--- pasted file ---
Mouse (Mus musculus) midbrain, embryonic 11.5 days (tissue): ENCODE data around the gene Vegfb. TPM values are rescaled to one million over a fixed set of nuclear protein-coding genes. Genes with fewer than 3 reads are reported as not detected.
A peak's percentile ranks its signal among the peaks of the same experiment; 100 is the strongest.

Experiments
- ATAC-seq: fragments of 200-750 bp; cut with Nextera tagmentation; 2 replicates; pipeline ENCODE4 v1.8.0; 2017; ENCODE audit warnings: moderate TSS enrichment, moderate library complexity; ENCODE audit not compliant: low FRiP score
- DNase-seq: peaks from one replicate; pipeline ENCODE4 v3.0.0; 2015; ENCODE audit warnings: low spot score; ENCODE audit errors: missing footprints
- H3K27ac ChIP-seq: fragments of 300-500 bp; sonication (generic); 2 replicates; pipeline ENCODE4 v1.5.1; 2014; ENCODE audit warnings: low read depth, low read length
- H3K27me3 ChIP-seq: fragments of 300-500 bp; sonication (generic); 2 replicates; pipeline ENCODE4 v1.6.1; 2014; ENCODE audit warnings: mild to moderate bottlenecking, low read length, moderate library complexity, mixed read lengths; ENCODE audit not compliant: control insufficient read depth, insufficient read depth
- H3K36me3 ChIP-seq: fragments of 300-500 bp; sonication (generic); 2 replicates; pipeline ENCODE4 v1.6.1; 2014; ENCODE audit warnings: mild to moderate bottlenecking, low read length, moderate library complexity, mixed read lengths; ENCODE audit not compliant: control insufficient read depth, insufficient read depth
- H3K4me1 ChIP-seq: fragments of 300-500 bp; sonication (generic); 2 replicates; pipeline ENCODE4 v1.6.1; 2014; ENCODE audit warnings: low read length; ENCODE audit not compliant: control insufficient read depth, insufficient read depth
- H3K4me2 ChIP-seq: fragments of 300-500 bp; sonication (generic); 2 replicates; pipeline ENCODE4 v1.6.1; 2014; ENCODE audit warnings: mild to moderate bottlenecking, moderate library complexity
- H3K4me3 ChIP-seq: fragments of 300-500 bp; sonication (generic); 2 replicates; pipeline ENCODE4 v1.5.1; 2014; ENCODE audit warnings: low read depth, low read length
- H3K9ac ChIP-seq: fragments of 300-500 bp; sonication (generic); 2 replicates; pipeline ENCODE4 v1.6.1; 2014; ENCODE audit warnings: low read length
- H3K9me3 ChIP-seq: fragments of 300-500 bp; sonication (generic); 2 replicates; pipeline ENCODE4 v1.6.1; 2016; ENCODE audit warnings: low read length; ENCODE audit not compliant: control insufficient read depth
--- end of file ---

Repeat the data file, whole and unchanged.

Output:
Mouse (Mus musculus) midbrain, embryonic 11.5 days (tissue): ENCODE data around the gene Vegfb. TPM values are rescaled to one million over a fixed set of nuclear protein-coding genes. Genes with fewer than 3 reads are reported as not detected.
A peak's percentile ranks its signal among the peaks of the same experiment; 100 is the strongest.

Experiments
- ATAC-seq: fragments of 200-750 bp; cut with Nextera tagmentation; 2 replicates; pipeline ENCODE4 v1.8.0; 2017; ENCODE audit warnings: moderate TSS enrichment, moderate library complexity; ENCODE audit not compliant: low FRiP score
- DNase-seq: peaks from one replicate; pipeline ENCODE4 v3.0.0; 2015; ENCODE audit warnings: low spot score; ENCODE audit errors: missing footprints
- H3K27ac ChIP-seq: fragments of 300-500 bp; sonication (generic); 2 replicates; pipeline ENCODE4 v1.5.1; 2014; ENCODE audit warnings: low read depth, low read length
- H3K27me3 ChIP-seq: fragments of 300-500 bp; sonication (generic); 2 replicates; pipeline ENCODE4 v1.6.1; 2014; ENCODE audit warnings: mild to moderate bottlenecking, low read length, moderate library complexity, mixed read lengths; ENCODE audit not compliant: control insufficient read depth, insufficient read depth
- H3K36me3 ChIP-seq: fragments of 300-500 bp; sonication (generic); 2 replicates; pipeline ENCODE4 v1.6.1; 2014; ENCODE audit warnings: mild to moderate bottlenecking, low read length, moderate library complexity, mixed read lengths; ENCODE audit not compliant: control insufficient read depth, insufficient read depth
- H3K4me1 ChIP-seq: fragments of 300-500 bp; sonication (generic); 2 replicates; pipeline ENCODE4 v1.6.1; 2014; ENCODE audit warnings: low read length; ENCODE audit not compliant: control insufficient read depth, insufficient read depth
- H3K4me2 ChIP-seq: fragments of 300-500 bp; sonication (generic); 2 replicates; pipeline ENCODE4 v1.6.1; 2014; ENCODE audit warnings: mild to moderate bottlenecking, moderate library complexity
- H3K4me3 ChIP-seq: fragments of 300-500 bp; sonication (generic); 2 replicates; pipeline ENCODE4 v1.5.1; 2014; ENCODE audit warnings: low read depth, low read length
- H3K9ac ChIP-seq: fragments of 300-500 bp; sonication (generic); 2 replicates; pipeline ENCODE4 v1.6.1; 2014; ENCODE audit warnings: low read length
- H3K9me3 ChIP-seq: fragments of 300-500 bp; sonication (generic); 2 replicates; pipeline ENCODE4 v1.6.1; 2016; ENCODE audit warnings: low read length; ENCODE audit not compliant: control insufficient read depth